And then he was murdered. We don’t exactly know the details, except that somebody killed him on the way and that he was in the middle of writing a sentence when it happened. His book, to this day, ends right in middle of a thought he never finished.



5 Pyrrhus Died When An Old Woman Dropped A Floor Tile On His Head

Pyrrhus

Photo credit: Miguel Hermoso Cuesta

The legendary Greek general Pyrrhus wasn’t a man to stand by the sidelines while his men did the fighting. He rushed into battle on the front lines, risking his own life with his men. Therefore, when he charged his army down the streets of Argos, he was ready to die a warrior’s death.

He was probably a little less ready to be killed by an elderly woman, but you don’t always get what you want.

The old woman was watching from the rooftops when Pyrrhus’s army marched in. Her son managed to hit Pyrrhus in the breastplate with his spear, and that landed him in Pyrrhus’s sights. He moved in for the kill, but he had no idea that this man’s mother was watching him and that she wasn’t about to let anyone hurt her little boy.

The old woman dropped a floor tile and hit Pyrrhus square in the head. It crushed his vertebrae and sent him crashing off of his horse. He was still alive, though—for the moment.

Another soldier dragged Pyrrhus into the staircase to give him a quick, clean death by decapitation. However, Pyrrhus was staring at the soldier, and he got nervous. He missed and hit Pyrrhus square in the jaw, instead. He had to take a couple of extra swings to put Pyrrhus out of his misery.

4 Philitas Starved To Death Correcting Other People’s Errors

Philitas

Photo credit: Rodolfo Amoedo

Philitas was born in the wrong age. In the era of Internet commenters, he would have been king—or at least would have a decent collection of rare Pepes. But in the Greek era, he became nothing more than a cautionary tale.

He spent his time correcting people’s errors. Every time somebody used the wrong word or made a logical mistake, he’d write up paper after paper explaining what they’d done wrong. He got so caught up writing them that, legend has it, he starved to death while pedantically pointing out a poor word choice.

It became his legacy. His tomb was engraved with the words: “Stranger, Philetas is my name. I lie slain by fallacious arguments, and cares protracted from the evening through the night.”

3 Arrichion Was The First Corpse To Win An Olympic Competition

Pankration

Photo credit: Marie-Lan Nguyen

Arrichion was a pankratiast. Pankration was an ancient Greek no-holds-barred fighting competition. It was a major event in the Olympics and one of the few sports we don’t follow today—which is probably because of how often these matches ended with someone dying.

Arrichion was in the final match of the competition, battling for the Olympic wreath, when his opponent got him a choke hold. He was strangling the life out of Arrichion and grinding his legs into Arrichion’s groin, too, just for good measure. Arrichion was ready to give up, but his trainer wouldn’t have it. He called out, “What a wonderful funeral speech if one can say: he did not give up at Olympia!”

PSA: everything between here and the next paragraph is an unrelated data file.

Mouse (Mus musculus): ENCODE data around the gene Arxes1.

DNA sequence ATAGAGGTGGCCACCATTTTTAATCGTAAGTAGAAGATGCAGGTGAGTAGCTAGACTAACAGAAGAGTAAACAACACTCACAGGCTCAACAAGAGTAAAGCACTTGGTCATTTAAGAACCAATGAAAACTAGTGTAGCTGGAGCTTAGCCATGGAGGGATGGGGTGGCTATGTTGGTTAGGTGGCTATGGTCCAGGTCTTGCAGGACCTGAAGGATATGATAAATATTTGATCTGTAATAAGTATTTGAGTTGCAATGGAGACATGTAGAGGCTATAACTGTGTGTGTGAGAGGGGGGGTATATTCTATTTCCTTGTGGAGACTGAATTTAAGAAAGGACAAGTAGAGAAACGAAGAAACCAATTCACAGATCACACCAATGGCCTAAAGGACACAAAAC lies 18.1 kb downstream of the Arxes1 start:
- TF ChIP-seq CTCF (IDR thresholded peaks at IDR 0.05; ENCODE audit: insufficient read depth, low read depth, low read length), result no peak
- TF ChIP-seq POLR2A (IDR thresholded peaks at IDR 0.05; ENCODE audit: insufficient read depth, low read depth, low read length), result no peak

That apparently inspired Arrichion, so he kept fighting. He managed to get his opponent in a leg lock and wrenched his ankle out of its socket. It put the man through so much pain that he gave up. But by the time he’d tapped out, Arrichion was already dead.

Arrichion won the unique honor of going down in history as the first dead person to win the Olympic wreath.

2 Aeschylus Died When An Eagle Dropped A Tortoise On His Head

Aeschylus

Aeschylus was the first great tragedian, and he lived his whole life with the looming threat of his own tragic end. An oracle had told him that he would die by a blow from heaven, so he lived waiting for some dramatic fate: for a god to strike him down from above or for the walls of a house to come collapsing down upon him.

Instead, a tortoise fell on his head.

While Aeschylus was in Sicily, an eagle flew overhead carrying a tortoise in its talons. This type of eagle liked to drop its prey on rocks to break their shells. When it saw Aeschylus’s shiny bald head, it thought he was a rock and let the tortoise drop. Aeschylus’s head broke open instead of the tortoise’s shell.

1 Empedocles Threw Himself Into A Volcano To Become Immortal

Empedocles

“In some passages,” Diogenes wrote about Empedocles, “one may see that he is boastful.” It seems that Diogenes was choosing his words carefully—like he was worried about pushing an opinion on his readers. So, to let his readers decide for themselves, he wrote, “At any rate, these are his words,” and then gave a quote from one Empedocles’ poems:

All hail! I go about you an immortal god!

We suppose this could be seen as a little boastful.

Empedocles met his end after he cured a woman whom no other physician could cure. This, he decided, was clear proof that he was a god. So he gathered up 80 people, climbed up to the top of a volcano, announced that he was now immortal, and then jumped in.

He didn’t quite pull off the jumping-back-out part of the trick, so most wrote him off as another crazy person. Then again, we are writing about him today, 2,500 years after his death. Perhaps, in a way, every one of the men on this list truly did find a way to live forever.

Mark Oliver

Mark Oliver is a regular contributor to Listverse. His writing also appears on a number of other sites, including The Onion's StarWipe and Cracked.com. His website is regularly updated with everything he writes.